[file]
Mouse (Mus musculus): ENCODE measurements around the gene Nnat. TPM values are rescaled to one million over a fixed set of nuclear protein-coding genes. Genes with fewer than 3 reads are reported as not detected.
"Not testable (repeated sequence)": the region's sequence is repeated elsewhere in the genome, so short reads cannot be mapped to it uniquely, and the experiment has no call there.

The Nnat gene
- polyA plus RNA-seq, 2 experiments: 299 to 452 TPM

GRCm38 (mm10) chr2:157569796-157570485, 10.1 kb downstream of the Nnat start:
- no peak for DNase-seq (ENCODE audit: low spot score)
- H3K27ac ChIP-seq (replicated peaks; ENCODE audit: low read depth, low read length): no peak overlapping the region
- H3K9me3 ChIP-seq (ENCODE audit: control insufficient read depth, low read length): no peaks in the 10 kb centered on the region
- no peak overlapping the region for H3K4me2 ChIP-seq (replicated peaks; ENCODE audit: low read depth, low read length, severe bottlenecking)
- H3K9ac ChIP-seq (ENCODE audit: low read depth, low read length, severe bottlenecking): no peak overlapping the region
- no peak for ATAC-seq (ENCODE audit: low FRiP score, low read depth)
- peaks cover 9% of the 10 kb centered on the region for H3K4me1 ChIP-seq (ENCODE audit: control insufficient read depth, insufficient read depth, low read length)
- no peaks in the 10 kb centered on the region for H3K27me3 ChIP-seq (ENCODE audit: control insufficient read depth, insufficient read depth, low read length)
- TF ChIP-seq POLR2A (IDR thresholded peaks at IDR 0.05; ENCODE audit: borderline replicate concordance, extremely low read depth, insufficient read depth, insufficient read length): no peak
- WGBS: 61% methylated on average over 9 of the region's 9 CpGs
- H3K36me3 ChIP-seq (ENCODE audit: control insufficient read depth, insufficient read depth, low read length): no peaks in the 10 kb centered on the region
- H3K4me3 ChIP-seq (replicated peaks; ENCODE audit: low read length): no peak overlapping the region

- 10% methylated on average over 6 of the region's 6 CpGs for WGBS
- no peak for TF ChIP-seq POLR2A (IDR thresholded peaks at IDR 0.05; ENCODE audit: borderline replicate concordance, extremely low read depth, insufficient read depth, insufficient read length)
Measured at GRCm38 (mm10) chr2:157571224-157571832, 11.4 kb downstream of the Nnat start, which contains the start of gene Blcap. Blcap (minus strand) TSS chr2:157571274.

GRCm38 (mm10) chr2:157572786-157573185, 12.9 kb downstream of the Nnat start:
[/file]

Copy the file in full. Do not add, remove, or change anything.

Mouse (Mus musculus): ENCODE measurements around the gene Nnat. TPM values are rescaled to one million over a fixed set of nuclear protein-coding genes. Genes with fewer than 3 reads are reported as not detected.
"Not testable (repeated sequence)": the region's sequence is repeated elsewhere in the genome, so short reads cannot be mapped to it uniquely, and the experiment has no call there.

The Nnat gene
- polyA plus RNA-seq, 2 experiments: 299 to 452 TPM

GRCm38 (mm10) chr2:157569796-157570485, 10.1 kb downstream of the Nnat start:
- no peak for DNase-seq (ENCODE audit: low spot score)
- H3K27ac ChIP-seq (replicated peaks; ENCODE audit: low read depth, low read length): no peak overlapping the region
- H3K9me3 ChIP-seq (ENCODE audit: control insufficient read depth, low read length): no peaks in the 10 kb centered on the region
- no peak overlapping the region for H3K4me2 ChIP-seq (replicated peaks; ENCODE audit: low read depth, low read length, severe bottlenecking)
- H3K9ac ChIP-seq (ENCODE audit: low read depth, low read length, severe bottlenecking): no peak overlapping the region
- no peak for ATAC-seq (ENCODE audit: low FRiP score, low read depth)
- peaks cover 9% of the 10 kb centered on the region for H3K4me1 ChIP-seq (ENCODE audit: control insufficient read depth, insufficient read depth, low read length)
- no peaks in the 10 kb centered on the region for H3K27me3 ChIP-seq (ENCODE audit: control insufficient read depth, insufficient read depth, low read length)
- TF ChIP-seq POLR2A (IDR thresholded peaks at IDR 0.05; ENCODE audit: borderline replicate concordance, extremely low read depth, insufficient read depth, insufficient read length): no peak
- WGBS: 61% methylated on average over 9 of the region's 9 CpGs
- H3K36me3 ChIP-seq (ENCODE audit: control insufficient read depth, insufficient read depth, low read length): no peaks in the 10 kb centered on the region
- H3K4me3 ChIP-seq (replicated peaks; ENCODE audit: low read length): no peak overlapping the region

- 10% methylated on average over 6 of the region's 6 CpGs for WGBS
- no peak for TF ChIP-seq POLR2A (IDR thresholded peaks at IDR 0.05; ENCODE audit: borderline replicate concordance, extremely low read depth, insufficient read depth, insufficient read length)
Measured at GRCm38 (mm10) chr2:157571224-157571832, 11.4 kb downstream of the Nnat start, which contains the start of gene Blcap. Blcap (minus strand) TSS chr2:157571274.

GRCm38 (mm10) chr2:157572786-157573185, 12.9 kb downstream of the Nnat start: